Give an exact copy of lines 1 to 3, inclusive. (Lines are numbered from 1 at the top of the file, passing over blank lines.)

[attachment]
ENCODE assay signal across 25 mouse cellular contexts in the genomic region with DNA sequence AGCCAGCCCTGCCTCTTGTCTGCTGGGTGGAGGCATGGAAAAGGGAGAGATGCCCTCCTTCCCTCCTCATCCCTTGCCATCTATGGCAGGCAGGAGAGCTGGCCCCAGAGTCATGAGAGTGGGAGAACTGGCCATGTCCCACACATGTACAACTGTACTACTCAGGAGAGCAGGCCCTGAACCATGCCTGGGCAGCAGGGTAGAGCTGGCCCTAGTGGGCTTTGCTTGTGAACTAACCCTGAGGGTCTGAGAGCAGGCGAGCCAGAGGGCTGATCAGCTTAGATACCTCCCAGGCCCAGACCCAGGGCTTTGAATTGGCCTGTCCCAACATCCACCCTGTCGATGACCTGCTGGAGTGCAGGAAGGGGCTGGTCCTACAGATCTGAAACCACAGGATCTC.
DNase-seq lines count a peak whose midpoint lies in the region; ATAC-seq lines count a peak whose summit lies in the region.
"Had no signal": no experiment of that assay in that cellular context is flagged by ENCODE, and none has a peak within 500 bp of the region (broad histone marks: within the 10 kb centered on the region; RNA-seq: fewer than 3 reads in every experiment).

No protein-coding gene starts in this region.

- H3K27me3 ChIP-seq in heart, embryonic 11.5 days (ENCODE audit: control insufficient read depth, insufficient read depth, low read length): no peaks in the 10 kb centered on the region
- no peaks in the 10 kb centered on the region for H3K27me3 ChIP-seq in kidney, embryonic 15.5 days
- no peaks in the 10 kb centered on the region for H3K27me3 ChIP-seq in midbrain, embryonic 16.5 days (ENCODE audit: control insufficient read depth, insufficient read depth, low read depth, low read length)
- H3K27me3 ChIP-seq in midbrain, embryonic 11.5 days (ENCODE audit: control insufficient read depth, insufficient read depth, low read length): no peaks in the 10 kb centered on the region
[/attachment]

ENCODE assay signal across 25 mouse cellular contexts in the genomic region with DNA sequence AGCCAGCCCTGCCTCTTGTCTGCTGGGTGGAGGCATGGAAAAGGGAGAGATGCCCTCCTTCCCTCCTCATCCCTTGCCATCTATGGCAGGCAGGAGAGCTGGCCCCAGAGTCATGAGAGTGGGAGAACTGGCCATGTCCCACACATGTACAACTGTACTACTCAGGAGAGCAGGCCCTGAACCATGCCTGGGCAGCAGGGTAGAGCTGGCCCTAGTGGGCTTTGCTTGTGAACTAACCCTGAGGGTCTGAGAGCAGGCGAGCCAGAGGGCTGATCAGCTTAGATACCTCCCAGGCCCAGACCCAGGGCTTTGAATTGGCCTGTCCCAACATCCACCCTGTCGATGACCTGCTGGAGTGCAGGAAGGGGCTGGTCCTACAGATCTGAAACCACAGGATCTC.
DNase-seq lines count a peak whose midpoint lies in the region; ATAC-seq lines count a peak whose summit lies in the region.
"Had no signal": no experiment of that assay in that cellular context is flagged by ENCODE, and none has a peak within 500 bp of the region (broad histone marks: within the 10 kb centered on the region; RNA-seq: fewer than 3 reads in every experiment).